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Pogue at NYT has this piece on Netflix: Why Netflix Raised Its Prices
Excerpt from article: I kept saying to him: “O.K., look. In November, $10 a month for one-DVD-plus-streaming seemed like a viable offering. Now, eight months later, you need to charge $16 for the same exact offering. You say your costs haven’t changed that much. You say the new studio contracts aren’t to blame. The only other possibility I can think of is that your initial $10 pricing was a mistake.”
He wouldn’t agree. He sort of came close, though, when he said that the unexpected success of the streaming service shifted the balance of power between it and the DVD business. Originally, it was “pay $10 for one DVD—streaming free!” Almost overnight, though, people began thinking of it as, “pay $8 for unlimited streaming—and get one DVD for $2 more!”
“That’s not sustainable for the longer life of DVD’s,” Mr. Swasey said. “We need more revenue. It’s a business concern we have to address. We want two separate business units, each side of the service. We were not able to fulfill the requests for DVDs at that cost.”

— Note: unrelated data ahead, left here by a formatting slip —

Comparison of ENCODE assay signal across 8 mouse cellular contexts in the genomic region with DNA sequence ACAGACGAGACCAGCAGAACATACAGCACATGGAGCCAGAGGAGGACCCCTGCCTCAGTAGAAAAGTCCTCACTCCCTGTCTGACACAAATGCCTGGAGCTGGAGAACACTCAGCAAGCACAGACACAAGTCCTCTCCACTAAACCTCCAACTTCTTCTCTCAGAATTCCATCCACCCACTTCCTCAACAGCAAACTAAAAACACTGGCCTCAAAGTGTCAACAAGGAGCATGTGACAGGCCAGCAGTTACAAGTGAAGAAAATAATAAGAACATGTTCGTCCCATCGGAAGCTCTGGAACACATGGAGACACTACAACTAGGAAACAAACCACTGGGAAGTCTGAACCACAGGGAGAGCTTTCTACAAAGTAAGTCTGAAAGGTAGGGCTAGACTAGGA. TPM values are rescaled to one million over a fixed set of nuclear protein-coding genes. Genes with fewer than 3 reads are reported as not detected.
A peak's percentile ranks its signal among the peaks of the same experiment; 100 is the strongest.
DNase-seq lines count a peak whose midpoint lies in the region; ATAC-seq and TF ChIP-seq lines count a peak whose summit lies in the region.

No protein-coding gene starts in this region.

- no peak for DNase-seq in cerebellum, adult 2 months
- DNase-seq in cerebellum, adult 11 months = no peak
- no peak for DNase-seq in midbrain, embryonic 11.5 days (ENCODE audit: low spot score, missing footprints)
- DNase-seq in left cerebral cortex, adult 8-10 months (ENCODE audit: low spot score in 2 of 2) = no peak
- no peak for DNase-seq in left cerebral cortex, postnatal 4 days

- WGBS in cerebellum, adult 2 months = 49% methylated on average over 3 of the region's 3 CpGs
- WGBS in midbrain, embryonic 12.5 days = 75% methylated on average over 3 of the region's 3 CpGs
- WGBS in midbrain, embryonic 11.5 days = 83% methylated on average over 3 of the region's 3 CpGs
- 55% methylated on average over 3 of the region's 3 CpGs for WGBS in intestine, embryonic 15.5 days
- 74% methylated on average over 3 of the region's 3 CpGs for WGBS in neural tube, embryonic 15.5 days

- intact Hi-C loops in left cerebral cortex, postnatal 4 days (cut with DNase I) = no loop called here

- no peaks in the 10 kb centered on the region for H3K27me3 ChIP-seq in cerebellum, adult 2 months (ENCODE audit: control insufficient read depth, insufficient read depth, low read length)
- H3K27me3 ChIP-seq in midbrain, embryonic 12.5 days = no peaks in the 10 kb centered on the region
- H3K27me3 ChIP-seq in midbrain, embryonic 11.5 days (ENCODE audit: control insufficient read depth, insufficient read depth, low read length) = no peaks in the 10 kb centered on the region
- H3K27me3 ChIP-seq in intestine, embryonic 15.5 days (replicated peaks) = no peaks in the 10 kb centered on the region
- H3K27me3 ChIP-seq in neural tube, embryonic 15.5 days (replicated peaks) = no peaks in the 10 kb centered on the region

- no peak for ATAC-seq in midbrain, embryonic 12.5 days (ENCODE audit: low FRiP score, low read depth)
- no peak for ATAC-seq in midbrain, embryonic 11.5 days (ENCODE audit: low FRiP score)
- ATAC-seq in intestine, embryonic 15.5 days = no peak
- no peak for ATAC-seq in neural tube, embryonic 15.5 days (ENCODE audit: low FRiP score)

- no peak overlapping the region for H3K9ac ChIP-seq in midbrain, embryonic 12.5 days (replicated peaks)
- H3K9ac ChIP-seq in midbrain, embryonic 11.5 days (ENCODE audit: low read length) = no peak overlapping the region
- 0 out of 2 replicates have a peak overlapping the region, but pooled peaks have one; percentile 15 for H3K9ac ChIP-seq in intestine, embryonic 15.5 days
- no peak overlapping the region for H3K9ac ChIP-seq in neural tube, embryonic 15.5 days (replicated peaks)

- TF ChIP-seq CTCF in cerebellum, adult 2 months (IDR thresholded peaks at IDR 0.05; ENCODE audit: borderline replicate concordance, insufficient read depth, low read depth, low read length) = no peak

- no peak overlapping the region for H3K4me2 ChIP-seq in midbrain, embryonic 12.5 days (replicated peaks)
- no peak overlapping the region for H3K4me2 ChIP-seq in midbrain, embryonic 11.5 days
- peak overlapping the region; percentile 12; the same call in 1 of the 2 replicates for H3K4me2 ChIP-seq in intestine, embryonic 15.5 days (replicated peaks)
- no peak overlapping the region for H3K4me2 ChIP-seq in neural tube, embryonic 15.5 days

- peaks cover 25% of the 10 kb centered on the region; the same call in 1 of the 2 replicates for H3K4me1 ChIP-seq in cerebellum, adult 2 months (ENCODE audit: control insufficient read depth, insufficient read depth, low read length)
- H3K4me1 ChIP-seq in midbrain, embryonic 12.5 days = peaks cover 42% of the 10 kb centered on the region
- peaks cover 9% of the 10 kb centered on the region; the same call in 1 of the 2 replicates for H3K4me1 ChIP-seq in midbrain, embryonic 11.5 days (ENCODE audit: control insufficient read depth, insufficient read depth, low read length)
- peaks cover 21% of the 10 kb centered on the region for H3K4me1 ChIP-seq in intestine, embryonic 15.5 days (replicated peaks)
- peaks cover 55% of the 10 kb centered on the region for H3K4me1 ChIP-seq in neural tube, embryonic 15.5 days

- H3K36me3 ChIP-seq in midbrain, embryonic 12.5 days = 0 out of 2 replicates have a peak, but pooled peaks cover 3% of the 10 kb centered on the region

The bold was put in by me. Look at what he says. Nothing caused the price to change from Netflix end and they set the price. Look at the words that are used - "people began thinking of it". How does how people are "thinking of it" change anything?
So nobody at Netflix will say flat-out "we screwed up." Big surprise.
What ya' gotta love about Pogue: where he claims that it's now just an "average deal" because there are other services that are more-or-less in the same price range, if you really want both streaming and DVDs...assigning no value whatsoever to Netflix' selections, recommendations, and everything else that kept people loyal when it was DVD-only and Blockbuster was beating its prices.
If the service was called iNetflix and came out of a certain Cupertino firm, Pogue would be all over how it's So Much Better and easily worth, say, a 50% premium over any competing service. But since it's not, the quality of the service doesn't matter--only the price.
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